Professor Nasr receives the Gittler Prize
Published: Tuesday, December 7, 2010
Updated: Tuesday, May 31, 2011 23:05
Professor Seyyed Hossein Nasr, a world-renowned scholar on Islamic science, religion and philosophy and a current professor at George Washington University, was awarded Brandeis' second Joseph B. and Toby Gittler Prize last Tuesday in the Rapaporte Treasure Hall and subsequently gave a lecture titled "Re-evaluating the Meaning of the Other in Our Lives."According to its website, the Gittler Prize was created in order to recognize "outstanding and lasting scholarly contributions to racial, ethnic and/or religious relations."
The award consists of a prize of $25,000 and a medal, both of which were presented to Nasr at the ceremony on Tuesday. The prize was first given out in 2008 to a philosophy and human rights professor from Princeton University.
University President Jehuda Reinharz opened the event, explaining that there were 2,500 nominees who came from very different countries.
Reinharz said that the committee "did not take long to realize that Nasr was the proper person for the award." On the website for the prize, Reinharz is quoted as saying that "Professor Nasr's life's work testifies to the personal values and highest scholarly contributions that the Gittler Prize seeks to acknowledge."
Following Reinharz's introduction, Prof. Joseph Lumbard (NEJS), one of Nasr's former students, praised Nasr's "unique blend of expertise" and said that he is "one of the most influential thinkers of the past 50 years."
According to Lumbard, Nasr exemplifies the "peace, unity and justice that the Gittler prize embodies."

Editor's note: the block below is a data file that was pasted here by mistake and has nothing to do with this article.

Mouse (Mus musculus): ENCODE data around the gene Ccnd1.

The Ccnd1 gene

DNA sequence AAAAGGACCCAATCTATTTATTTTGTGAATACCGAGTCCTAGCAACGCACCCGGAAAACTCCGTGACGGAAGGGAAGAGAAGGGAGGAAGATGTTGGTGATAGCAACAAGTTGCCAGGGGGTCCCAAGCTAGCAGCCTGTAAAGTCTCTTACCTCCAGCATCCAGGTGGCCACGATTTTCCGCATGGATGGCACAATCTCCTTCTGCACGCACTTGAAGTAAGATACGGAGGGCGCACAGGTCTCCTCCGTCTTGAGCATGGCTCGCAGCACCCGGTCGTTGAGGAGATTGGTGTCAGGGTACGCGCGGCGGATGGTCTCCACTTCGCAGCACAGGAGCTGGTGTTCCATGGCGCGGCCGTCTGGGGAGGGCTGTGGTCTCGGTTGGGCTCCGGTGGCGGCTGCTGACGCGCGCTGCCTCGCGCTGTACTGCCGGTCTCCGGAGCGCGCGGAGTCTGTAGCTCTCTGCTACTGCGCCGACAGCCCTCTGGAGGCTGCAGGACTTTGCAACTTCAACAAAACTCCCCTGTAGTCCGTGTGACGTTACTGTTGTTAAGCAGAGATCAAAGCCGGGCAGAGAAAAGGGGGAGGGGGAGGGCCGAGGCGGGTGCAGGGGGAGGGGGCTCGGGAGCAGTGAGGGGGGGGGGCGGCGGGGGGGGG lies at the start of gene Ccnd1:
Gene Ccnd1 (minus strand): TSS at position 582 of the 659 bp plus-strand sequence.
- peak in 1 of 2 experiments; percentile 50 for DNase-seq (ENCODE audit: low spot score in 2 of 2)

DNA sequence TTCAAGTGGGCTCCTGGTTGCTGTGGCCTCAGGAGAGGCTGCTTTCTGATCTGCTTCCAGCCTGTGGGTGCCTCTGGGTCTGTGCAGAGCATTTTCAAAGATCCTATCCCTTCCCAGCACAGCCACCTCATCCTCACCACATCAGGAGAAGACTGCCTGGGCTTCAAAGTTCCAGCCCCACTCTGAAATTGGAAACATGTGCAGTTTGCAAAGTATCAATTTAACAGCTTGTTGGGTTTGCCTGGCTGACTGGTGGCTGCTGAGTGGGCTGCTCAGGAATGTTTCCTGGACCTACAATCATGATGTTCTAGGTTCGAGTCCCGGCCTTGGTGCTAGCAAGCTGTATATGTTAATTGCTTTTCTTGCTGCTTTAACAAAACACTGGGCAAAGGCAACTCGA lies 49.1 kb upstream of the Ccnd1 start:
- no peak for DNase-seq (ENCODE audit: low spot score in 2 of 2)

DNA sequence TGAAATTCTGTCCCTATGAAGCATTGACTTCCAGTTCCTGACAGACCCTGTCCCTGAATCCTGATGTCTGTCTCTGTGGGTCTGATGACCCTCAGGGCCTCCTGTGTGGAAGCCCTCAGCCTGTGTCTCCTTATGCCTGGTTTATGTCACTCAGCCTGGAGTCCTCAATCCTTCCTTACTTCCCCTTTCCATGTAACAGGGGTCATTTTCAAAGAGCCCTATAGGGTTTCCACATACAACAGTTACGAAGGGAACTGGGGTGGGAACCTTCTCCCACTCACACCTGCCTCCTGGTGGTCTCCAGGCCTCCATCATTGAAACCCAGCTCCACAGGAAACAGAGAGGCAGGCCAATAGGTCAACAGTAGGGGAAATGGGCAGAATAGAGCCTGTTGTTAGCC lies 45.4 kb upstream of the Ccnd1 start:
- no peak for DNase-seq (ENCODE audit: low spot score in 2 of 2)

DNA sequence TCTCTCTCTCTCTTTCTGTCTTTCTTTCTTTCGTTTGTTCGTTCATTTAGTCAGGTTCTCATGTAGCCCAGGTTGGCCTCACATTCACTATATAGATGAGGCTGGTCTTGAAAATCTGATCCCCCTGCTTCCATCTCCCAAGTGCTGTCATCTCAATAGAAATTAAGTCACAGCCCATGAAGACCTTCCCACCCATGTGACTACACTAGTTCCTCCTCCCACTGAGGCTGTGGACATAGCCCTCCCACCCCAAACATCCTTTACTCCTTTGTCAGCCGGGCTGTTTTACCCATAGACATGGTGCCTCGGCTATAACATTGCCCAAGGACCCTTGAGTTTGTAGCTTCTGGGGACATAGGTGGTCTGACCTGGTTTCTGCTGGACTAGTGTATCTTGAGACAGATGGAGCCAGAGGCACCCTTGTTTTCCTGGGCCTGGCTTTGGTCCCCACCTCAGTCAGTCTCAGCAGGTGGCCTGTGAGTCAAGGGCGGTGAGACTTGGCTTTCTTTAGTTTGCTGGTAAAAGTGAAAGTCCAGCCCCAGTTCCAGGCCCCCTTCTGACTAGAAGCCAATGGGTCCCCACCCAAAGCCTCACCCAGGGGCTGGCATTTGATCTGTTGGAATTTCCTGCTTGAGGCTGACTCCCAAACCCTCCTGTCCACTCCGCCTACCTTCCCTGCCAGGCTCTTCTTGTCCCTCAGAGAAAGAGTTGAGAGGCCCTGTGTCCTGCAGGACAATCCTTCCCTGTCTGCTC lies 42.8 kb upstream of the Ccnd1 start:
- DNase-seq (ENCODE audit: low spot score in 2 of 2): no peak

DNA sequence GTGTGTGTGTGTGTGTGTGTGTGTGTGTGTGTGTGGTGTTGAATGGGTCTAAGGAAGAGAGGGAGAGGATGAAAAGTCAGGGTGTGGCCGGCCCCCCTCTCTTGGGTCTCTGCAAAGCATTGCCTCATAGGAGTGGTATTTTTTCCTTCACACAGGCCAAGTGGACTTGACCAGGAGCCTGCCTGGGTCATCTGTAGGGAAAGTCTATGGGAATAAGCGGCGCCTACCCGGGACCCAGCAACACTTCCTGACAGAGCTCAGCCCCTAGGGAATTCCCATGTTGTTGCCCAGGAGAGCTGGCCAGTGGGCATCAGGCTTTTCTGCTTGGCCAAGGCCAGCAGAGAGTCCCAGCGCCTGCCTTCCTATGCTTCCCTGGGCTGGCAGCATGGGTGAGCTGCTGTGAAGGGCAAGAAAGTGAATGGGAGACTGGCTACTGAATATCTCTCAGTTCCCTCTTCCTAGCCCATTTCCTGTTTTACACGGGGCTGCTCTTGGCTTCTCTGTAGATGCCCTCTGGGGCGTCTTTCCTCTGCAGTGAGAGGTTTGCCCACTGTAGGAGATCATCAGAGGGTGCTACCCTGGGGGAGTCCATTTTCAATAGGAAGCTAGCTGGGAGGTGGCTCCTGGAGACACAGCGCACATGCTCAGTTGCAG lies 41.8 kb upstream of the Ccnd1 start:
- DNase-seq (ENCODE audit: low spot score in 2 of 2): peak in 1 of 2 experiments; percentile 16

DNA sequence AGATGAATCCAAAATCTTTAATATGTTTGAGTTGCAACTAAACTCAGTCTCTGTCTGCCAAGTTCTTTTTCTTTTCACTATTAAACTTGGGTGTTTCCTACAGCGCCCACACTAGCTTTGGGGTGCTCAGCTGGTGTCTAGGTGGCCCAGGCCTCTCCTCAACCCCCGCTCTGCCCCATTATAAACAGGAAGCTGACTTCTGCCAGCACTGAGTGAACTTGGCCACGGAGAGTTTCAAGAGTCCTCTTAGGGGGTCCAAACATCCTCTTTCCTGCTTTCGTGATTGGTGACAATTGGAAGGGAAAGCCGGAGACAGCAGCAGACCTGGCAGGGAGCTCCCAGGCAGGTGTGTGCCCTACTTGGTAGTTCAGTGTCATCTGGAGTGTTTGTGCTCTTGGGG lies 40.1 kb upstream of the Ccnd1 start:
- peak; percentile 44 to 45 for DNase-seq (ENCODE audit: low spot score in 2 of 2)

Nasr started his lecture by saying that he was "very grateful for this prize."
He then continued to provide background to his life and interests, saying that he has always been concerned with Jewish-Islamic relations and that he wishes Brandeis would work more with this field in the future. "We need a direct discourse about [the relations] in this country," Nasr said.
Following the award ceremony, Nasr gave a lecture about how people are now very concerned with what he termed the "other" and how everyone needs to re-evaluate their priorities in relation to the "other." Nasr said that cultures are beginning to lose their quality of sameness due to the effects of modernism. Nasr said that answering who the other is in the world has become very difficult in this time because of the fact that even within cultures people are becoming very different from one another.
Nasr said that the most important factor in identifying the self is religion. "There is not one religion that does not have teachings in unselfishness . religion is a practice in transcending the self."
In the same vein of thought, Nasr stated that he "has problems with how people say others will be damned [for their beliefs]. That power is God's, and people should let that [power] stay purely with him."
Nasr also spoke of nature, which he explained is a type of "other" whose importance is often diminished. He warned that if "we do not focus on it, we are facing a choice of life and death," because the environment is what sustains us. "It makes me sad that environmental issues take a back burner when economic issues come up," he said.
He reminded the audience that some of the "greatest transformations in the world, . such as the scientific revolution, came about because a minority made an effort toward [supporting the cause], not a majority."
Joshua Kaye '13 said in an interview with the Justice after the event that he "really liked [Nasr's] message of interfaith cooperation and also the fact that you can learn more about your own faith by learning about other people."
Kaye used the example that Nasr had spoken of earlier, where he said how he had gotten students more involved with their own faiths by seeing his devotion to Islam. He also said that he enjoyed seeing the connections Nasr drew between Judaism and Islam.